(Nick Galifianakis/for The Washington Post)
Advice columnist

Dear Carolyn: So, I'm a guy with a serious girlfriend. No children, but it's been talked about — after marriage, which has also been talked about. Mid-30s.

And my girlfriend told me her preference is to have her mom in the delivery room with me when the time comes.

Let's just say, I'm mid-processing how I feel about this. On one hand, my girlfriend would be the one doing all the work. So, whatever makes her comfortable. And her mom and I get along. Hey, anything that spares me a headache I should be on board with, right?

But, my gut tells me this is a moment I would want to be just the two of us. Also, one reason my girlfriend wants her mom in the room is because she doesn't feel I would be enough of a "bulldog" (which she says in most other situations is a good thing).

I'm biased, but I'm confident in my ability to step up and proactively advocate for my girlfriend mid-chaos.

Now I'm making this some sort of litmus test. If she doesn't trust me in the delivery room, then what does that say about us? Is it really a thing that grandmas are in the delivery room (said ducking for cover from feminist grenades)? Any help would be appreciated.

— Enough of a "Bulldog"

Enough of a “Bulldog”: The only thing that had me reaching for a feminist grenade (I keep them on my desk, next to the bonbons) was your stupid aside about feminist grenades.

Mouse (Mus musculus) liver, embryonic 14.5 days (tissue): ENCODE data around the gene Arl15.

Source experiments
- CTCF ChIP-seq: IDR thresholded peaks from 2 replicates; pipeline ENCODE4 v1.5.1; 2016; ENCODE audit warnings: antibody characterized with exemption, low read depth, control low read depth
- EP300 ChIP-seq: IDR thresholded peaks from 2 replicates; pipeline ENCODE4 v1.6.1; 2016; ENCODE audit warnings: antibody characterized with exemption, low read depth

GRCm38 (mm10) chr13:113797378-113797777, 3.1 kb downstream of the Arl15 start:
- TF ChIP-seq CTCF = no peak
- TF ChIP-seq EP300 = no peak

Come on. Everything else about your letter says you’re better than that.

A bit shaky on history, though. Women across time have gone through labor with the support of other women. So yes, it is “a thing.”

That doesn’t mean it has to be your and your maybe-someday-wife’s thing. Each couple would be wise to think and talk about this without holding back, drawing from all relevant information about their own strengths and weaknesses and the strengths and weaknesses (and boundary awarenesses) of the potential birth attendant — and come to the decision that suits them best as long as it comports with relevant hospital policy. The bearer of the child gets the tiebreaker vote; you’re right about that part for sure.

It’s also possible for a woman to find her mother/sister/mother-in-law/friend/doula useful or comforting without snubbing the partner in the room; medical staff are already there, right? It’s a team effort regardless. Labors can be long, and their demands on a support team extensive. One is the hand-holder, say, and one is the fetcher of things.

Her mom can also be in the room for the hours of labor — the support marathon — and step out for the sprint of the actual birth, to preserve that moment for you.

There is just no one answer that’s “right” — except for you both to be honest with each other and with yourselves, and for you both to feel heard and respected.

So don’t brush off the “bulldog” thing, or even postpone it till gestation time. That’s your real issue here: What does this say about “us” (including joint parenthood)?

It’s the right question to pose to her, and answer for yourself by observing day-to-day life. See what she says about your role in your lives together, then let actions confirm what she means.

Write to Carolyn Hax at tellme@washpost.com. Get her column delivered to your inbox each morning at wapo.st/haxpost.